Fenton, MI — July 5, 2020
If you drive along North Leroy Street with any regularity, you’ve undoubtedly noticed the man in the motorized wheelchair near the Goki Goki Restaurant. His authentic smile and hand waves greet drivers, many who respond with a honk of their car horn. Daily he sits and shares his cheer with those who pass by. His name is Jason Pellett.
Meet Jason Pellett
Jason lives in Fenton at the Dauner Haus Apartments, a complex where rents are adjusted according to a person’s ability to pay and supplemented by the United States Department of Housing and Urban Development(HUD). The complex is a short ride down Dauner Road from Jason’s chosen post.
Ask Jason why he spends his time hailing daily traffic with a smile and wave, his response is simple. “I have the joy of Jesus in my heart and I want to share it with as many people as I can. It’s all I do, it’s my job.” Everyone should have such a clear definition of their life’s work.
The obvious follow-up question is; “Would you be willing to share your story?” Jason responds with an unequivocal and humble, “Yes.”
A Youthful Indiscretion
When Jason was a 16-year old Fenton High School student he got in a fistfight. A vicious blow knocked him out, his brain was partially deprived of oxygen. He only remembers the principal arriving and kneeling down to assist him.
Fortunately, Jason survived but was disabled due to neurological damage. His right hand is disfigured and barely able to function. He can walk a short distance but the motorized cart he rides makes it possible for him to travel to the main street.
At the age of 19, Jason lost his father. A sad blessing. Jason’s dad left him a significant inheritance. The money enabled Jason to care for and support himself. Not long ago those funds began to run short. Again, providence shined on Jason. He applied for disability benefits and was approved just as his bank account was nearly drained.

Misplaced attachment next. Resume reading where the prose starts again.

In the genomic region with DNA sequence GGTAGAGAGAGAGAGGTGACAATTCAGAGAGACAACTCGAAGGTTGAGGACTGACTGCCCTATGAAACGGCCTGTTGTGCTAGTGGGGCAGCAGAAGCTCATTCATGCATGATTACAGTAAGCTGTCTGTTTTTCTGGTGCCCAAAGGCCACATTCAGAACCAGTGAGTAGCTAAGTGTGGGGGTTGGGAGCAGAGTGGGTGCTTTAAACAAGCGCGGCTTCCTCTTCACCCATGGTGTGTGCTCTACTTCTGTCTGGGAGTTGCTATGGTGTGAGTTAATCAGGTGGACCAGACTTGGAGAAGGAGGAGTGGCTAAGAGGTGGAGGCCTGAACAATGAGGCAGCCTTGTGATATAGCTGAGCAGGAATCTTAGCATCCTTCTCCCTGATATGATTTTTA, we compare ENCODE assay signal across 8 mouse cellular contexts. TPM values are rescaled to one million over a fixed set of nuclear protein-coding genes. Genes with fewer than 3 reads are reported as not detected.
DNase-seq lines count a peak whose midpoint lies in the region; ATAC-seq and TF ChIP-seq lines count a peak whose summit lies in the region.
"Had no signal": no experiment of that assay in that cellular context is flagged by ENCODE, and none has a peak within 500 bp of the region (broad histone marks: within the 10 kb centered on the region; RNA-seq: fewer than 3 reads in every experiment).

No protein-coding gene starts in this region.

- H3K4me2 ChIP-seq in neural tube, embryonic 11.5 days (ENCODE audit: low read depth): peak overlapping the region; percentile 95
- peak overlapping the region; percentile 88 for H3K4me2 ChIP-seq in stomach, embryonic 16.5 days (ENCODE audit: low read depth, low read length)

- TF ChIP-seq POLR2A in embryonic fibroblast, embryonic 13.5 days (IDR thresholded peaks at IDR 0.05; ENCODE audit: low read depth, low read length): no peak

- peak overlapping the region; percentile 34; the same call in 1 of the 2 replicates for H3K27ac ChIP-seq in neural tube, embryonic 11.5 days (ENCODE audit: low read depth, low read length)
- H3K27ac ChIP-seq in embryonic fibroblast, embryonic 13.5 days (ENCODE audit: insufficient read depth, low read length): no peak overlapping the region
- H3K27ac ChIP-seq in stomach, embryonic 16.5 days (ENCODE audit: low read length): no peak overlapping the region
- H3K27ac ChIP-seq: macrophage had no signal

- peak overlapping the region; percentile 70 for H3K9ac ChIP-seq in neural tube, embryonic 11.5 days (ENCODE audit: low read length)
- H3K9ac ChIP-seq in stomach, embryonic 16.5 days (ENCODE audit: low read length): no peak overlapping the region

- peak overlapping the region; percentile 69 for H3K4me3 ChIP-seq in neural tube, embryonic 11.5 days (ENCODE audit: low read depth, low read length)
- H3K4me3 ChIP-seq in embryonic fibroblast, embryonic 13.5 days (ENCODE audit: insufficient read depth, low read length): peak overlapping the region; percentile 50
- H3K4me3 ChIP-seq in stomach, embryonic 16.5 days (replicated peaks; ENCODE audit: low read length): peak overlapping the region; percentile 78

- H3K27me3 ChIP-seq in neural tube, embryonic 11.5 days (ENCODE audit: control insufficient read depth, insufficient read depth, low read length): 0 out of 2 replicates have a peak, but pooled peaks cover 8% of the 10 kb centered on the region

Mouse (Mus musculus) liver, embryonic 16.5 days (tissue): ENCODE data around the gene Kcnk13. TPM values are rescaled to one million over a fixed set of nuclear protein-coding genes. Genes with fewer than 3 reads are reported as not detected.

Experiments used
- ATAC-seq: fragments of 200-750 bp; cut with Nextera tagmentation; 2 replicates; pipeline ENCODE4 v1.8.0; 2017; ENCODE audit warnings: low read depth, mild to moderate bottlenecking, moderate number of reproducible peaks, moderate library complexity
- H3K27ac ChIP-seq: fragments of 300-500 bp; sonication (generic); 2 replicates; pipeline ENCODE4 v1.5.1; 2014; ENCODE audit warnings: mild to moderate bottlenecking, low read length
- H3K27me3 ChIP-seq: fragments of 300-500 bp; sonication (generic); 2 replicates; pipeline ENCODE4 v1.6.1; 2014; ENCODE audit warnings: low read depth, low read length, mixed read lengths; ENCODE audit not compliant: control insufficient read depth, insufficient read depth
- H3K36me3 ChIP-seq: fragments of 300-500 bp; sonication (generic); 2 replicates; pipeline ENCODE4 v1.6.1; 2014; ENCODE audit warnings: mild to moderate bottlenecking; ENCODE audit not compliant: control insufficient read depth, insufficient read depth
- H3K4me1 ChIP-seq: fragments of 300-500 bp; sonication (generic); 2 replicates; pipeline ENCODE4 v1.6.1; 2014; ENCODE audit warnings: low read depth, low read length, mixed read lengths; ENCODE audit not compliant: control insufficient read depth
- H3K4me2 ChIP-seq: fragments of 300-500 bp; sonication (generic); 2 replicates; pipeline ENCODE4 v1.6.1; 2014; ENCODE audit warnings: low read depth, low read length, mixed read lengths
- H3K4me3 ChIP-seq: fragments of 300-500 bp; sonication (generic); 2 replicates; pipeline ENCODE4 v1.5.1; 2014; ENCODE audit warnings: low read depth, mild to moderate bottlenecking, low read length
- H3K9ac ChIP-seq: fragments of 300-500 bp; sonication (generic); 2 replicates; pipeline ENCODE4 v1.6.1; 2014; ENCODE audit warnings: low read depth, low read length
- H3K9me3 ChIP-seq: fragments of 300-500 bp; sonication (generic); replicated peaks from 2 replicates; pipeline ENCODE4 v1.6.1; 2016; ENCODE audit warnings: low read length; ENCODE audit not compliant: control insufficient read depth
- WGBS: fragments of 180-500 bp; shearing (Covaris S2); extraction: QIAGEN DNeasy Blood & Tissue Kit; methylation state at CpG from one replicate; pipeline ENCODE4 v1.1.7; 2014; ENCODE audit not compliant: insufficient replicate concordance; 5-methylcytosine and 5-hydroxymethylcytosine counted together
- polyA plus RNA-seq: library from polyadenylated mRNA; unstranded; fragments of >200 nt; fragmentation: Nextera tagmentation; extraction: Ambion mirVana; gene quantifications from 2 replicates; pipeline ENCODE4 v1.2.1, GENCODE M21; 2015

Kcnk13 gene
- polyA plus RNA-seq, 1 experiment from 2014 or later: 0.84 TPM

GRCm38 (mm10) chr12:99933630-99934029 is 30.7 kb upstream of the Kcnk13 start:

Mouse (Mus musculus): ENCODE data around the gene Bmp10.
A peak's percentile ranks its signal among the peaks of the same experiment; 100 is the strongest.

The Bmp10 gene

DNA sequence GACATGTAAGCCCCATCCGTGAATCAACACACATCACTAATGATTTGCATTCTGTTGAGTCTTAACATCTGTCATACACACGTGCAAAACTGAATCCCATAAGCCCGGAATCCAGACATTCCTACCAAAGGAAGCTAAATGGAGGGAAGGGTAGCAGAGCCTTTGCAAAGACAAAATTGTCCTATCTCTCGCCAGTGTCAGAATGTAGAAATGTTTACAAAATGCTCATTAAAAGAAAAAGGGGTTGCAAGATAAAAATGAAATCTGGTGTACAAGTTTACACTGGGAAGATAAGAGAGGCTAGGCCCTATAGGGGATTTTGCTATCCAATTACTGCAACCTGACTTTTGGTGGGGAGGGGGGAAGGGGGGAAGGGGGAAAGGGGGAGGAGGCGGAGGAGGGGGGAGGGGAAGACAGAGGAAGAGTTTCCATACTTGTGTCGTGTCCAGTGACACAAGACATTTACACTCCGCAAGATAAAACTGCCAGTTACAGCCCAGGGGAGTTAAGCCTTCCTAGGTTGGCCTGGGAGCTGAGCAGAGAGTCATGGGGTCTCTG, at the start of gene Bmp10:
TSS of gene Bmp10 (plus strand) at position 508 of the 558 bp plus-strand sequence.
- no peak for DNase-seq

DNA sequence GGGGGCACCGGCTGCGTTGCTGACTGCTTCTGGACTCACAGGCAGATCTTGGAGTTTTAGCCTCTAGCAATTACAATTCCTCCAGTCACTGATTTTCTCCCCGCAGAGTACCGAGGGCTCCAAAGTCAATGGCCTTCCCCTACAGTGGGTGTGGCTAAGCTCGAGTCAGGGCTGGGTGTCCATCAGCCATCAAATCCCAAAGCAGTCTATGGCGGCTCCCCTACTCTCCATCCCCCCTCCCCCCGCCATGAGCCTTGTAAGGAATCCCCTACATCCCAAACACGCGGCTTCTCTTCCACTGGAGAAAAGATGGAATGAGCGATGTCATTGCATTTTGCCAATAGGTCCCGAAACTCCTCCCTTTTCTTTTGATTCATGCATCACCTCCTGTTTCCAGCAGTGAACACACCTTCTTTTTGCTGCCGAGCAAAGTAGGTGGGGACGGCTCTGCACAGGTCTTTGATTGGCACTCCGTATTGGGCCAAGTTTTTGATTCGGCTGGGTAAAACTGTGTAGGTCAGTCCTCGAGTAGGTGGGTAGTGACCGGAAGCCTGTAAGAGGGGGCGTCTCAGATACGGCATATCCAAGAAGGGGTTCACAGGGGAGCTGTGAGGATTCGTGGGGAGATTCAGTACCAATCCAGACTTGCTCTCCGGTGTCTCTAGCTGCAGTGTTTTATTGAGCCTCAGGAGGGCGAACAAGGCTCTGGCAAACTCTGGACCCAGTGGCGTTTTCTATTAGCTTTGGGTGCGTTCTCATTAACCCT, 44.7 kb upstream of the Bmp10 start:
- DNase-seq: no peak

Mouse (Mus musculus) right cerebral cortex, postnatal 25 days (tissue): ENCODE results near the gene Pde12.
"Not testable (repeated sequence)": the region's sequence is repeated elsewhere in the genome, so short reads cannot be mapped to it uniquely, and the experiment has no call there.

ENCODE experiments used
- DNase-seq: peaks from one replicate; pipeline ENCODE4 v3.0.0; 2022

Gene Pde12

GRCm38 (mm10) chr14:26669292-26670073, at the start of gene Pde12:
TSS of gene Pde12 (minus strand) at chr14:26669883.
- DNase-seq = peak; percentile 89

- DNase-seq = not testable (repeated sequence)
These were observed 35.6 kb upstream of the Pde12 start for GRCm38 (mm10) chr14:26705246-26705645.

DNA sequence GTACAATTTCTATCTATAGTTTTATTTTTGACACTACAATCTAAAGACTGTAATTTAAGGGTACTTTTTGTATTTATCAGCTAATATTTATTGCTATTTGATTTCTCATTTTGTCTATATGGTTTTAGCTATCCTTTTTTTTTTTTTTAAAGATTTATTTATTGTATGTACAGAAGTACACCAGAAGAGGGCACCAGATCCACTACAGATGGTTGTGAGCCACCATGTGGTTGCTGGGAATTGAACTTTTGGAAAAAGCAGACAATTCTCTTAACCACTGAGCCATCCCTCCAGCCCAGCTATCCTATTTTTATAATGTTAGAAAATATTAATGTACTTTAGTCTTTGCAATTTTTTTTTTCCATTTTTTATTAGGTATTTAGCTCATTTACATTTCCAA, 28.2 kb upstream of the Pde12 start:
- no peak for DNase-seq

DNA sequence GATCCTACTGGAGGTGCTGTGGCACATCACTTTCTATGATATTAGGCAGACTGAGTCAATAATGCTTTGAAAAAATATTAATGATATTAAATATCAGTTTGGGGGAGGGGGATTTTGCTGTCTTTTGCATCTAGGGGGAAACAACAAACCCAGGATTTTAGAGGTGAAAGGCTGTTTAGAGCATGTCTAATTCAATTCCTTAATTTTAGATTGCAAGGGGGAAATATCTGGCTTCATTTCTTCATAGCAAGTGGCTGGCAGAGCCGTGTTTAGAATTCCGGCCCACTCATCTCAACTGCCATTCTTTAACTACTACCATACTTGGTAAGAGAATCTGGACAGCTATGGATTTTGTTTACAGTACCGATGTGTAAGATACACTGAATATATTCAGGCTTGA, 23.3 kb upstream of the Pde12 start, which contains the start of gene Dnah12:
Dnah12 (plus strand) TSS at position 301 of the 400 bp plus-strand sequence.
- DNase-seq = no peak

Now, 45-years old, Jason says he has everything he needs. A place to live, food to eat, joy in his life, no problems, no worries. You won’t find a charity can on Jason’s scooter, in fact, he declines offers of financial assistance. He considers waving his way of sharing a hug and the honks he gets in return are virtual hugs from his people.
Jason does not spend the whole day on-site near the roadway. Mornings, after lunch and some late afternoons are the normal work hours. Not very often on the weekend. In the few minutes that we talked to him, a couple walked up with two bottles of drinking water, a frequent visitor dropped off Subway for lunch. He has a soft cooler, provided by a local police officer, and a small tunes box positioned between his feet.
A short conversation reveals Jason has some communication limitations. It is also clear that he has an abundance of divine joy and love in his life. Next time you see Jason at his sidewalk corner, hit the horn, give a big wave of your own, and feel that warmth in your heart he’s sending your way.